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Biomass power generation

fringe

Cyburbian
Messages
634
Points
17
I live near two biomass power generation plants in two adjacent counties that are generating howls of protest from neighboring areas. The plant operators initially proposed burning "clean C&D", but now are burning creosoted rail ties.

Anyone here dealt with this kind of operation?
 

Maister

Chairman of the bored
Staff member
Moderator
Messages
28,414
Points
71
I live near two biomass power generation plants in two adjacent counties that are generating howls of protest from neighboring areas. The plant operators initially proposed burning "clean C&D", but now are burning creosoted rail ties.

Anyone here dealt with this kind of operation?
No I haven't. How is it known they're burning rail ties? I take it this is more than just a rumor?
 

fringe

Cyburbian
Messages
634
Points
17
A very twisted permitting path led to the tie burning. Almost immediately the locals grabbed their pitchforks and stormed the county commission.

The crosstie burning may well be outlawed in weeks, but they also have problems with waste water and ash disposal.

See link to local story. It is another example of big corporations located most polluting activities in rural settings.

 

shell_waster

Cyburbian
Messages
243
Points
10
I've been following this story since the news broke. I don't imagine it is safe to inhale creosote particulate matter and that is what neighbors have been doing for many months now, not to mention the livestock. I wonder what incentives Veolia Energy received from state and local levels for developing these sites? I imagine multi-year tax abatements, work force training, reduce or waived permit fees, etc.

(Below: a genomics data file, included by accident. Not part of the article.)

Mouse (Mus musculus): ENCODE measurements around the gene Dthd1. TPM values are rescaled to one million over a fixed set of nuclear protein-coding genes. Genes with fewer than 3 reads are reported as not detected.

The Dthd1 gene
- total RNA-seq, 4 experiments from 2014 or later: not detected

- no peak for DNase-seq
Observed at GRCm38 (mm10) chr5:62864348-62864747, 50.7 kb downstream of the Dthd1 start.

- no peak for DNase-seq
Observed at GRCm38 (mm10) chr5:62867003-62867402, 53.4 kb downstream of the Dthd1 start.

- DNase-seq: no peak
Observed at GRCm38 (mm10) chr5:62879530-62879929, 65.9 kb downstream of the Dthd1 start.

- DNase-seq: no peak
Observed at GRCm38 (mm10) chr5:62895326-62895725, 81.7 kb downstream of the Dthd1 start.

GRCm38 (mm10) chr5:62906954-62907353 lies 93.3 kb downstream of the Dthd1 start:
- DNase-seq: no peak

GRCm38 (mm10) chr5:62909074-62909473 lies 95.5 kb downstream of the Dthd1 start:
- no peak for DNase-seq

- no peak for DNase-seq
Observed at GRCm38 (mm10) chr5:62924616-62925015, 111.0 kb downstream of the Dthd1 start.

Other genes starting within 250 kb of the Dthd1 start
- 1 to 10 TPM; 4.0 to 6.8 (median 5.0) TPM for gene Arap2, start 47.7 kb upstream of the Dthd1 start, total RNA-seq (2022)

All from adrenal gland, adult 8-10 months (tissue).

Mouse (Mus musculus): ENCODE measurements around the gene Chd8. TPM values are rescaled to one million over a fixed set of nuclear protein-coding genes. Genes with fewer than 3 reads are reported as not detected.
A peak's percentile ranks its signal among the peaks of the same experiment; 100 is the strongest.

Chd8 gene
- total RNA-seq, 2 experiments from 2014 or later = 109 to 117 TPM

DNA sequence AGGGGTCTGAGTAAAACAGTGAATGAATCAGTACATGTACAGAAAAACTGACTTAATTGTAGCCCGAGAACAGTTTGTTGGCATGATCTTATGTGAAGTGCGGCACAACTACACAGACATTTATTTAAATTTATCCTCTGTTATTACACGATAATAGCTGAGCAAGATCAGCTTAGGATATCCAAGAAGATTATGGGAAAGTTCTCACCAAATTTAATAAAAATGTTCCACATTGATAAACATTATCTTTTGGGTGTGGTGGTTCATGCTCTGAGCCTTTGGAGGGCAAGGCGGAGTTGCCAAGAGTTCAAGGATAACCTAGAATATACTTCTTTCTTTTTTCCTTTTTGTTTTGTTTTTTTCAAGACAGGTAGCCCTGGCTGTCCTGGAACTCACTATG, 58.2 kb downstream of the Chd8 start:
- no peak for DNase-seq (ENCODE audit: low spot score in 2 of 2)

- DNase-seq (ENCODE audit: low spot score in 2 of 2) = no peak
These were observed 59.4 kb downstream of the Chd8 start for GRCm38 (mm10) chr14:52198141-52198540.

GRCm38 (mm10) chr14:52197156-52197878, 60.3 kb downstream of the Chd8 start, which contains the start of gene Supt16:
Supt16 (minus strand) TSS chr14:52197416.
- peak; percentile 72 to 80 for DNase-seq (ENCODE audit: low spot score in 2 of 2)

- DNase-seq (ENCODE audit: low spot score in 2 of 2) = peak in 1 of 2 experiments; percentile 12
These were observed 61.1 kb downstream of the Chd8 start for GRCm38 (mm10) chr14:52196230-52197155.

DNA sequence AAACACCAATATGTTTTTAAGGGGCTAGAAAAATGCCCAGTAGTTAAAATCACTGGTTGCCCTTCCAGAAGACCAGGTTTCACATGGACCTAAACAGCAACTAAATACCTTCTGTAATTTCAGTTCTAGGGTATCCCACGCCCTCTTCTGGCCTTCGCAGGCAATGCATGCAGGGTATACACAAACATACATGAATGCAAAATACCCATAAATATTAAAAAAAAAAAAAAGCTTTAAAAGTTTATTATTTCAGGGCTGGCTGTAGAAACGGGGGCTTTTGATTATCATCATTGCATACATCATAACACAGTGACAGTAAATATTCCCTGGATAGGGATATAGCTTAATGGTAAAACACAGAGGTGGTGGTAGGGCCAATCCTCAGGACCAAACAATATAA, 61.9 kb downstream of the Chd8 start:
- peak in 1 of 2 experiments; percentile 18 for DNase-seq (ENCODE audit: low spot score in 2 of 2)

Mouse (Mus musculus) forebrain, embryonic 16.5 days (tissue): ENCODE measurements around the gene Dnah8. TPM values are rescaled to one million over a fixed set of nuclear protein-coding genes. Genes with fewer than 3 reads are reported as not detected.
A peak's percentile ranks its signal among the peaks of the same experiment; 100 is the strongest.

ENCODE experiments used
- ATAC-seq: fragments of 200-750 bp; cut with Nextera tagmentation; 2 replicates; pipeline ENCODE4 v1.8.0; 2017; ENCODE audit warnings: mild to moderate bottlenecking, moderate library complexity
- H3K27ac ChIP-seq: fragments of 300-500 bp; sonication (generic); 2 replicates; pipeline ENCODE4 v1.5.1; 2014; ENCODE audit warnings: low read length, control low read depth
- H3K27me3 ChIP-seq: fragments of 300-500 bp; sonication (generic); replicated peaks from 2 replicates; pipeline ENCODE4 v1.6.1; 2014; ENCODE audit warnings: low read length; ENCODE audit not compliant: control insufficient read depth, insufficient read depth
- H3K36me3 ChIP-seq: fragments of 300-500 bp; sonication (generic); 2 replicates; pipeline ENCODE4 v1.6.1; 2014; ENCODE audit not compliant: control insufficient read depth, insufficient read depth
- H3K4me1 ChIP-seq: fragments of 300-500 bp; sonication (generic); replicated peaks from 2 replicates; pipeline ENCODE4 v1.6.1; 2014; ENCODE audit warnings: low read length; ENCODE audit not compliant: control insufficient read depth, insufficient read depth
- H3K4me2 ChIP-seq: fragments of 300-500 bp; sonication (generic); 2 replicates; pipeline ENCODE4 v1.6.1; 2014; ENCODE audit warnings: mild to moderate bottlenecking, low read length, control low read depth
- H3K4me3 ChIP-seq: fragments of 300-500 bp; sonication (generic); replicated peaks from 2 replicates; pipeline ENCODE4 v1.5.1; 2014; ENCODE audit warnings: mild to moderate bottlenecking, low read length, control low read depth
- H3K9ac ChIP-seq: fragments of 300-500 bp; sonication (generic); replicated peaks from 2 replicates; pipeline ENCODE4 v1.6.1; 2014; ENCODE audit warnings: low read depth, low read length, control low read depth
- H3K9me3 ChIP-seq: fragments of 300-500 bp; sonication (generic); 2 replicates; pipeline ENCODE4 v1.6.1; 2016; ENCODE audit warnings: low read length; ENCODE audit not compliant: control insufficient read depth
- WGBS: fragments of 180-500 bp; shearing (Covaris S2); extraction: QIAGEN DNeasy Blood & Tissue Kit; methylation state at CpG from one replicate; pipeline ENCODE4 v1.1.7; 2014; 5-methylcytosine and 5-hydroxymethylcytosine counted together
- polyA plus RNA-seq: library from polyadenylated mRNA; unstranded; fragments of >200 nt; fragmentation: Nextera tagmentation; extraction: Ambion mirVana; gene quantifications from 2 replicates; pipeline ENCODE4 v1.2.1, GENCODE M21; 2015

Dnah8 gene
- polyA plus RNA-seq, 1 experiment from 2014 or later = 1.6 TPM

fringe

Cyburbian
Messages
634
Points
17
We have learned that Veolia Energy was the company that performed the infamous water supply switchover in Flint, MI.

One of the two afflicted counties ran a new water line to feed the plant, and went way into to debt to get it done. Then the plant operators started juggling their permits and ended up permitted to burn ties.

GA is having more trouble with industries looking for dumping grounds, and with utilities coal ash disposals.

Pasted below is a letter to paper I sent in December.




Dear editor,


The story of the ongoing imbroglio over operations at the biomass energy plants in Colbert and Carnesville looks like one lifted from the pages of Southern literature.


Like Flannery O’Connor’s traveling Bible salesman, or even like Twain’s well-known King and Duke, some slick operators from who knows where rattled into town some years back and sold the local yokels a bill of goods, some bottles of snake oil, or some magic beans.


The locals were fooled into providing considerable logistical support for an operation that turns out to be a full frontal assault on the public’s health and safety.


The operators’ initial presentation promised clean, safe, “renewable” energy generation, but they certainly knew, as early as 2016, that a dirty alternative was fully permissible under recently reversed regulations.


What we see now is a heavy drop of the fruits of a popular political sentiment that holds all government regulation, at any level, as pesky, irrelevant, and distasteful.


Such sentiment deifies the private sector as the only means of efficient operation of any activity. It vilifies public servants as hapless, bungling bureaucrats, that only work like a sea anchor to slow the swift clipper of the private market on its full sail voyage toward a glorious and golden yonder shore.


The regulation reversal that applies carries the curious irony of application only to corporate entities. Individuals cannot burn even one old tie, yet corporations can burn thousands. There is no more smelly example of “corporate welfare”, a funny fat-cat flip-flop of Reagan’s iconic and false myth of the “welfare queen”.


A recent Madison Journal story about Franklin County shows Carnesville locals as being wised up and ready to ride the impostors out of town on a rail, just like Twain’s colorful King and Duke. Madison County, having mortgaged its future on the carpetbaggers’ pitch, cannot afford such relief, and is left only to deal with the devil it thought it knew.


Jim Baird


Comer. GA
 
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